F1 tyres to be less sensitive in 2022
By Mat Coch
Thursday 10th June, 2021 - 10:58am
Formula 1 tyre supplier Pirelli is working to develop tyres that are less sensitive ahead of the introduction of sweeping rule changes for next season.
Radically different aerodynamic regulations will come into force from 2022 in an effort to improve the ability for cars to follow one another on track.
Part of the effort in developing the ruleset has been creating more attractive cars, which will see the sport move to 18-inch wheels.
Testing of the new tyres is well underway, Pirelli boss Mario Isola offering an insight into the targets his company is working towards.
“We are talking about introducing a new family of compounds with different ingredients,” the Italian said.
“Also, in terms of construction, we have designed a construction with some characteristics that are going in the direction of reducing degradation and overheating.
“If we want to say that the overheating or the thermal sensitivity will be zero, that is impossible from a physical point of view, so forget the possibility to have a tyre with zero rating or zero degradation,” he added.
“That in any case is not in the target, but we can heavily reduce it and the challenge for us is to produce a tyre with these characteristics.”
Pirelli has been F1’s sole tyre supplier since 2011 and during its tenure has been charged with creating tyres that degrade in an effort to spice up the racing.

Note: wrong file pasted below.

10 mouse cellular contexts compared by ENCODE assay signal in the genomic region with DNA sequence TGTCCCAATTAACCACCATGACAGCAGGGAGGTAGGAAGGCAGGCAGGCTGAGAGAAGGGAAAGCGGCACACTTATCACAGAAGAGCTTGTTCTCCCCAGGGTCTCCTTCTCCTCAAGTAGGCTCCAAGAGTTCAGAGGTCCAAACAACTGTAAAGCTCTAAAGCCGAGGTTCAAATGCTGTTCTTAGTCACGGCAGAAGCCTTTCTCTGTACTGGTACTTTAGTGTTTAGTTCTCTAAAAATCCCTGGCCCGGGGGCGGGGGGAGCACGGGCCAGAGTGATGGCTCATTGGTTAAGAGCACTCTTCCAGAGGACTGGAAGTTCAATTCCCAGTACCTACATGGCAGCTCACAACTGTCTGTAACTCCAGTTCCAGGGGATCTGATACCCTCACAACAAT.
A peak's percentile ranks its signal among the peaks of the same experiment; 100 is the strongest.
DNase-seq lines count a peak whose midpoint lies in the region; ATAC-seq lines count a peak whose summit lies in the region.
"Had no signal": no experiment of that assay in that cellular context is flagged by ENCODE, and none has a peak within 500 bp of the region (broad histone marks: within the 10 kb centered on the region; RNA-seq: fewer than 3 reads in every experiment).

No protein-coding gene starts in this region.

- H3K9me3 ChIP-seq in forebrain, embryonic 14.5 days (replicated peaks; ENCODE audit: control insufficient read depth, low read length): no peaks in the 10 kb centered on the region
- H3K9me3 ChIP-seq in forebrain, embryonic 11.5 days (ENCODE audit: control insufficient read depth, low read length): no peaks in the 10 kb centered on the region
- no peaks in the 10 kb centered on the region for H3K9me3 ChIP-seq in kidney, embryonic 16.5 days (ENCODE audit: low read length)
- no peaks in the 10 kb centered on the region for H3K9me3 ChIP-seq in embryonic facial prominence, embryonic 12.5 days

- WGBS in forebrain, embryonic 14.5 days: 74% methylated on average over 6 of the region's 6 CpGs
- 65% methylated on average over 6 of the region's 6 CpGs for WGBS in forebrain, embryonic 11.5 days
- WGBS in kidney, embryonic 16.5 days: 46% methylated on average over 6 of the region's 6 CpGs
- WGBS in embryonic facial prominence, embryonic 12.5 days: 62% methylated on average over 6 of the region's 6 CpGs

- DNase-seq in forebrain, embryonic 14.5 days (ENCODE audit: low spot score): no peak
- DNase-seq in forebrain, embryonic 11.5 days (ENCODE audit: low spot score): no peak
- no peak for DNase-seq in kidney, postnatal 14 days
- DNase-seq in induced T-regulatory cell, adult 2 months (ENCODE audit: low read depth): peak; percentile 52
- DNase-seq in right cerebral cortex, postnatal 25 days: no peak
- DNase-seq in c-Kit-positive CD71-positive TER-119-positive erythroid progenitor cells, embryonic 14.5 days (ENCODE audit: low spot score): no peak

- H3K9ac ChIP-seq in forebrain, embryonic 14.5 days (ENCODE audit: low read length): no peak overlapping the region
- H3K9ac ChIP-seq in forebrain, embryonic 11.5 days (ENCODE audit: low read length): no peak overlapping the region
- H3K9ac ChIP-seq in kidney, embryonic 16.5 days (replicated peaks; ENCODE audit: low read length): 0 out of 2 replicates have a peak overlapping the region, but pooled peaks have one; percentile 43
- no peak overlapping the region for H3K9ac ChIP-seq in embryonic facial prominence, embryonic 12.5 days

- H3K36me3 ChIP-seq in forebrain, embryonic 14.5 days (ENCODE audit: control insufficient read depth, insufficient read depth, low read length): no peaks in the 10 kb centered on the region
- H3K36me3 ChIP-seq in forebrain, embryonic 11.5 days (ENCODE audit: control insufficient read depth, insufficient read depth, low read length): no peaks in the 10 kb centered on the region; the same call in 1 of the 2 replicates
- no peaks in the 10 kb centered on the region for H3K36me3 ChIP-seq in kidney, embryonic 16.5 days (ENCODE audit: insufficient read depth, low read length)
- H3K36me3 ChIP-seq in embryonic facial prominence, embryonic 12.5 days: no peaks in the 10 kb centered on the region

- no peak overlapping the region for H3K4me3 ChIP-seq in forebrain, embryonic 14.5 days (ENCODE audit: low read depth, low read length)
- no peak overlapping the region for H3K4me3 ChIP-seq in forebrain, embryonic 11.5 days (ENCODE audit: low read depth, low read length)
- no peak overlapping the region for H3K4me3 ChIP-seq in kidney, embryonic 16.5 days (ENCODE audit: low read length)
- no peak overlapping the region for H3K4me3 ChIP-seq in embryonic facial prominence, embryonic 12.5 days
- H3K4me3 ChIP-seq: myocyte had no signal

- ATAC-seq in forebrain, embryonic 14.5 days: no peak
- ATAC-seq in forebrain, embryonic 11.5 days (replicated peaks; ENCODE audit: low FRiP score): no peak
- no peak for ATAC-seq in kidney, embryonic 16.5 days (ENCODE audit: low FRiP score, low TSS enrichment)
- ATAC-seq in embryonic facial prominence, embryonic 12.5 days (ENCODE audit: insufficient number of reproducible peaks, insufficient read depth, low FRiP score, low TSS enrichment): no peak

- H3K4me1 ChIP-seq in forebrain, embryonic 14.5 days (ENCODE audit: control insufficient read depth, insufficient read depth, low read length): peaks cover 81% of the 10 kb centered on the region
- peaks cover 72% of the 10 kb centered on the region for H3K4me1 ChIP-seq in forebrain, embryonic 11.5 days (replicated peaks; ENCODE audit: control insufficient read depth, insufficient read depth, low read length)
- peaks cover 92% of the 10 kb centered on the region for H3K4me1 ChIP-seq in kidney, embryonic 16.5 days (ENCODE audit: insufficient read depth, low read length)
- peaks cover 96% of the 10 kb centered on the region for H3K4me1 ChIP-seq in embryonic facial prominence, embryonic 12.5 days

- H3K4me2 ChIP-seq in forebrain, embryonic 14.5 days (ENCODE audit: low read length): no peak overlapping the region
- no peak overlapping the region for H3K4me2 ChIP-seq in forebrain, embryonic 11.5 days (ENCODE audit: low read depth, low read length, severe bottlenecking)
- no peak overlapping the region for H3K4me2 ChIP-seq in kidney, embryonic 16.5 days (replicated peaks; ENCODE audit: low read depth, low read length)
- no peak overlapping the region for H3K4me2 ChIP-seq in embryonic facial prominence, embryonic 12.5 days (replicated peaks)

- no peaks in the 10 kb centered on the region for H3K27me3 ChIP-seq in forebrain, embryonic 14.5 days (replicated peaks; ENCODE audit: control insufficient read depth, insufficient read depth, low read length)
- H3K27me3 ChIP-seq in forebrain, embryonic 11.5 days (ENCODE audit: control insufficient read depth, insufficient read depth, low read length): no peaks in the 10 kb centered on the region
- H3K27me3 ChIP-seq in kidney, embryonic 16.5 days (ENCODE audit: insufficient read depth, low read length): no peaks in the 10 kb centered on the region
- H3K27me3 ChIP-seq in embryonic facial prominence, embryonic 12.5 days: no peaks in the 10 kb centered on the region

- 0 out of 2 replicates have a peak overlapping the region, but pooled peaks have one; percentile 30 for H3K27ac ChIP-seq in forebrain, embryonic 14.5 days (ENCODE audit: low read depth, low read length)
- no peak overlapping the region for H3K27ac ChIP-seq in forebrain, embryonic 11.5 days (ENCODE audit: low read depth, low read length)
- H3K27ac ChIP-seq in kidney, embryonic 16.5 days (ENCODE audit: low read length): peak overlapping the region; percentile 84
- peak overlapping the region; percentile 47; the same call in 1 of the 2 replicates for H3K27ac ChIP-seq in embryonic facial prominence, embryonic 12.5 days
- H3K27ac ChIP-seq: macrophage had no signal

A by-product of that is the current specifications are temperature sensitive, with significant performance gains to be had for any team which can get them working correctly.
That has been something of a black art, demonstrated by Ferrari’s pace in Monaco and Mercedes’ lack of it.
For 2022, the tyre supplier has been tasked with producing tyres that still degrade, but are less temperature sensitive.
“We have to focus on compounds with a wider working range to reduce the overheating,” Isola explained.
“Obviously, the degradation cannot be zero for the compounds, because otherwise there is no reason to have strategies with more than one stop or using different compounds.
“So we have to look at those targets and try to design compounds with these characteristics.
“What I can tell you is that during our test, tyre development test, we obviously measured the degradation and we asked the driver to push each lap to simulate what happened next year, and the results are very promising.”
Following the Monaco Grand Prix, Pirelli and Ferrari headed to Paul Ricard where they carried out two days of wet weather testing.
That outing was originally scheduled to take place with Mercedes, but the Anglo-German marque was forced out due to cost cap concerns.
Pirelli’s next tyre test will take place at the Red Bull Ring on July 6-7 with AlphaTauri.